Withal the world was a light-hearted world enough—not so hurried as it isto-day, though railways were well established, and the electric telegraphhad been hit upon in this same 1837. Young blood continued hot, and playwas apt to be riotous. Witness the fantastic frolics of the Marquis ofWaterford—public property in those years. He had inherited theeccentricities of the whole Delaval race, and not content with tickling hispeers in England, carried his whims and pranks into Scotland and Irelandand across the Channel. Various versions of his grotesque feats circulatedand scintillated through all classes, provoking laughter, and tempting toclumsy imitation, till the gentleman may be said to have had a species ofworld-wide reputation in a madly merry way.

The Queen held a review at Windsor on the 28th of September, 1837. She haddwelt at Windsor before as a cherished guest; but what must it not havebeen to her to enter these gates as the Queen? The rough hunting-seat ofWilliam Rufus had long been the proudest and fairest palace in England. StGeorge's Tower and battlements are the most royal in these realms. St.George's Hall and St. George's Chapel are the best examples of ancient andmodern chivalry. The stately terrace commanding the red turrets of Eton andthe silvery reaches of the Thames, where George III. and Queen Charlotte,with their large family and household, were wont to promenade on Sundayafternoons for the benefit of their Majesties' loyal subjects, where theblind old King used to totter along supported by two of his faithfulPrincesses; the green alleys and glades of the ancient forest, with thegreat boles of the venerable oaks—Queen Elizabeth's among them; VirginiaWater sparkling in the sunshine or glimmering in the moonlight, all make upsuch a kingly residence, as in many respects cannot be surpassed. What mustit not have been to enter the little Court town, another Versailles orFontainebleau, as its liege Lady, to be hailed and welcomed by the goodlythrong of Eton lads—those gay and gallant attendants on royal Windsorpageants—to pass through these halls as their mistress, and fairlyrecognise that all the noble surroundings were hers, with all England, allBritain and many a great dependency and colony on which the sun neversets—hers to rule over, hers to bless if she would?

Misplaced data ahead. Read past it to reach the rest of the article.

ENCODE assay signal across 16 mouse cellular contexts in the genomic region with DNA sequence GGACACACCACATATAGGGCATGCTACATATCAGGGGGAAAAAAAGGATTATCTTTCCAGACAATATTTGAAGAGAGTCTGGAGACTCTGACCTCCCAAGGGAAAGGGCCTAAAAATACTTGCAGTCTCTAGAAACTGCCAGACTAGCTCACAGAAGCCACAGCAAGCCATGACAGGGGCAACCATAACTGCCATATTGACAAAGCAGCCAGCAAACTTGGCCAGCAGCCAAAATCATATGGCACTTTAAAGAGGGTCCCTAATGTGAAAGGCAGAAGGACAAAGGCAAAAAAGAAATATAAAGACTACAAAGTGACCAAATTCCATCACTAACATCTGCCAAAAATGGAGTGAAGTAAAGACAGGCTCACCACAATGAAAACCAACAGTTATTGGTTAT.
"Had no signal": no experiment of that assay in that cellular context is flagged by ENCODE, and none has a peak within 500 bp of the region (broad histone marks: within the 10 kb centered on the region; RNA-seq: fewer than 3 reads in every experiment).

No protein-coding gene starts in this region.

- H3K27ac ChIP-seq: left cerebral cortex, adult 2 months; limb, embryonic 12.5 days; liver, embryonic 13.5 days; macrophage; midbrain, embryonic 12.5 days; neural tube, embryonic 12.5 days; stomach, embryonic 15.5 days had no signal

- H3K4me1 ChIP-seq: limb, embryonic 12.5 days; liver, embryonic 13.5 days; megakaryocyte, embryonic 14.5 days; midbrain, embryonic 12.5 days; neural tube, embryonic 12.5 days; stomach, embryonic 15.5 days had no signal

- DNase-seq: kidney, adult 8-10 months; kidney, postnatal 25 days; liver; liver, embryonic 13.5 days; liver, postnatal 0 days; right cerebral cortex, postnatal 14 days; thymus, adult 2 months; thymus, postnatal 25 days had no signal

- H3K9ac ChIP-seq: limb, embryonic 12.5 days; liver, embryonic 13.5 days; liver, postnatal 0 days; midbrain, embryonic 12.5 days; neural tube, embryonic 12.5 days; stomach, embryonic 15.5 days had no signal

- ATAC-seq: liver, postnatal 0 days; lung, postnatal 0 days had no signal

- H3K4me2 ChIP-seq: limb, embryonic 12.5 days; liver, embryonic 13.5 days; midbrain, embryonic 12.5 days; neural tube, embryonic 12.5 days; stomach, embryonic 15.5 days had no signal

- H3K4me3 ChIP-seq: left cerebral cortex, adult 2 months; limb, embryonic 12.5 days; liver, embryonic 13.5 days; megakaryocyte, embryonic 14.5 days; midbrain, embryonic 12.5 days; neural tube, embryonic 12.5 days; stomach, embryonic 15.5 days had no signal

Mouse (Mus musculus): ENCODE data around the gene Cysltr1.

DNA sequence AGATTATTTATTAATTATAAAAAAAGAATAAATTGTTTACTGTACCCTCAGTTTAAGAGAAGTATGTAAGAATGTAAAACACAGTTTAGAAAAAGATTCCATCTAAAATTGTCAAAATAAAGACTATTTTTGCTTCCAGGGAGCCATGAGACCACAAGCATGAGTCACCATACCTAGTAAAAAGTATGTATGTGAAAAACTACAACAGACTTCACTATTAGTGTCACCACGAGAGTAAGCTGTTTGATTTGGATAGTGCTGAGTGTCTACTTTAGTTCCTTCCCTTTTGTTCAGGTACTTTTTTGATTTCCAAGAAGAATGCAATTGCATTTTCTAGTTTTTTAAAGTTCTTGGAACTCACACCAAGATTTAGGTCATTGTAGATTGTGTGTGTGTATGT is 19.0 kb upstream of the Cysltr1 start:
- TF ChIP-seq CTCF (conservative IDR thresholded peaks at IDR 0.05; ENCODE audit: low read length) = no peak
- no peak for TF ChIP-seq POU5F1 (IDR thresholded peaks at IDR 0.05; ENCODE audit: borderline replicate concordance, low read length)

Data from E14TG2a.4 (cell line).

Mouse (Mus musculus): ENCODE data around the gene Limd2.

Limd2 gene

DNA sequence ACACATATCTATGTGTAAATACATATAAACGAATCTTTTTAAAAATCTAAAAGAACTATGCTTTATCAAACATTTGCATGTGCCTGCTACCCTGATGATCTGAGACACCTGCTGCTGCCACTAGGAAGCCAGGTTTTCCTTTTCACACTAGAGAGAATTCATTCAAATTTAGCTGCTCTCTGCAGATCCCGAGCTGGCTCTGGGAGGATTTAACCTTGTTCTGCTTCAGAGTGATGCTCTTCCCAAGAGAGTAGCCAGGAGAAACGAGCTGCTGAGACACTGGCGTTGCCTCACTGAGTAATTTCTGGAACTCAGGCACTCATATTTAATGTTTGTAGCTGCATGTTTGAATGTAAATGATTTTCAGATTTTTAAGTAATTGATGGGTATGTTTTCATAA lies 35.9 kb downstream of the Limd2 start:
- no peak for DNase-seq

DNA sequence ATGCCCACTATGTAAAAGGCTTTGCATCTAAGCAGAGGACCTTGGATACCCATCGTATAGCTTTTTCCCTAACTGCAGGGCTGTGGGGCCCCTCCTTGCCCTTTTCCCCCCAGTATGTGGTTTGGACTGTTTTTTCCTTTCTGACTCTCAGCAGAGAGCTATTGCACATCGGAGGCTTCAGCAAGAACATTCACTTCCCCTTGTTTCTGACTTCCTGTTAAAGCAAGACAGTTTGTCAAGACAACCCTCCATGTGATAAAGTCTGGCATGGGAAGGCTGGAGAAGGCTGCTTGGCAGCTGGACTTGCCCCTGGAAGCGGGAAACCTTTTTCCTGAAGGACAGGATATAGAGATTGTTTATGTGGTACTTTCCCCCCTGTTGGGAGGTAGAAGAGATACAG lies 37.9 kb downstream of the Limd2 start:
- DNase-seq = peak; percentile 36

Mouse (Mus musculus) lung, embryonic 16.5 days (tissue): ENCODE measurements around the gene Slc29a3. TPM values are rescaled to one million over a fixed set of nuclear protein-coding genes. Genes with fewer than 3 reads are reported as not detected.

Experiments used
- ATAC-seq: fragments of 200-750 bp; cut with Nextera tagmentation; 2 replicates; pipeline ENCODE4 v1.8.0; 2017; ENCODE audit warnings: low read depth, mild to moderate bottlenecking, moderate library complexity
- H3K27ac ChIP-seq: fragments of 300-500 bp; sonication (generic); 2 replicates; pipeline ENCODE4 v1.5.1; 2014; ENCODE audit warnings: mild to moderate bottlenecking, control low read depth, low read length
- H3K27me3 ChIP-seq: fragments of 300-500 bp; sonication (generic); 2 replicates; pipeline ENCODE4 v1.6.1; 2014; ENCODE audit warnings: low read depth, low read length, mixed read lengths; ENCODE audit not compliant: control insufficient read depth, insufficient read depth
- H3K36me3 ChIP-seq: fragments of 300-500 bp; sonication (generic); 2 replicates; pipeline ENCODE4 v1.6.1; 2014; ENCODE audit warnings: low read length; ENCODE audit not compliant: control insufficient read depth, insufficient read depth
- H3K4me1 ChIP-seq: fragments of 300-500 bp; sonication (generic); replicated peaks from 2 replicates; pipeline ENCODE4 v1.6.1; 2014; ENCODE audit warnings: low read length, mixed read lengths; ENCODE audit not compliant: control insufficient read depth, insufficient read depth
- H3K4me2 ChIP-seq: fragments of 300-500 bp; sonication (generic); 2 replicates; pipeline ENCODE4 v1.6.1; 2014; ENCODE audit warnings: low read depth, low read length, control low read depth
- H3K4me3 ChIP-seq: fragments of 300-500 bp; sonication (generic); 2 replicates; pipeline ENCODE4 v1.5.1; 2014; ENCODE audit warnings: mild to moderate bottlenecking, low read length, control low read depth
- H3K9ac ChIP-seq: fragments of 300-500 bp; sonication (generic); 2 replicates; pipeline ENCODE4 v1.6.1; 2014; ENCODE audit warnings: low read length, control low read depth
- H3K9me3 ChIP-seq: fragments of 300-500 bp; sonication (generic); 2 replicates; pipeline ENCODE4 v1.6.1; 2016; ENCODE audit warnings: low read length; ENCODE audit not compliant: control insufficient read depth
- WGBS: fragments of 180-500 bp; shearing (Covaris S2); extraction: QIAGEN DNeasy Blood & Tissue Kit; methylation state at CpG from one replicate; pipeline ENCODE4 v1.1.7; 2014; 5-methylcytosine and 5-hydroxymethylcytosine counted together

At the review, in compliment to her soldiers whom she saw marshalled intheir disciplined masses, and saluting her as the Captain of theirCaptains—even of Wellington himself—the Queen wore a half-militarydress—a tight jacket with deep lappels, the blue riband of the Garteracross one shoulder, and its jewelled star upon her breast, a stocklikeblack neckerchief in stiff folds holding up the round throat, and on thehead—hiding nearly all the fair hair—a round, high, flatcap with a broadblack "snout"; beneath it the soft, open, girlish face, with itssingle-hearted dignity.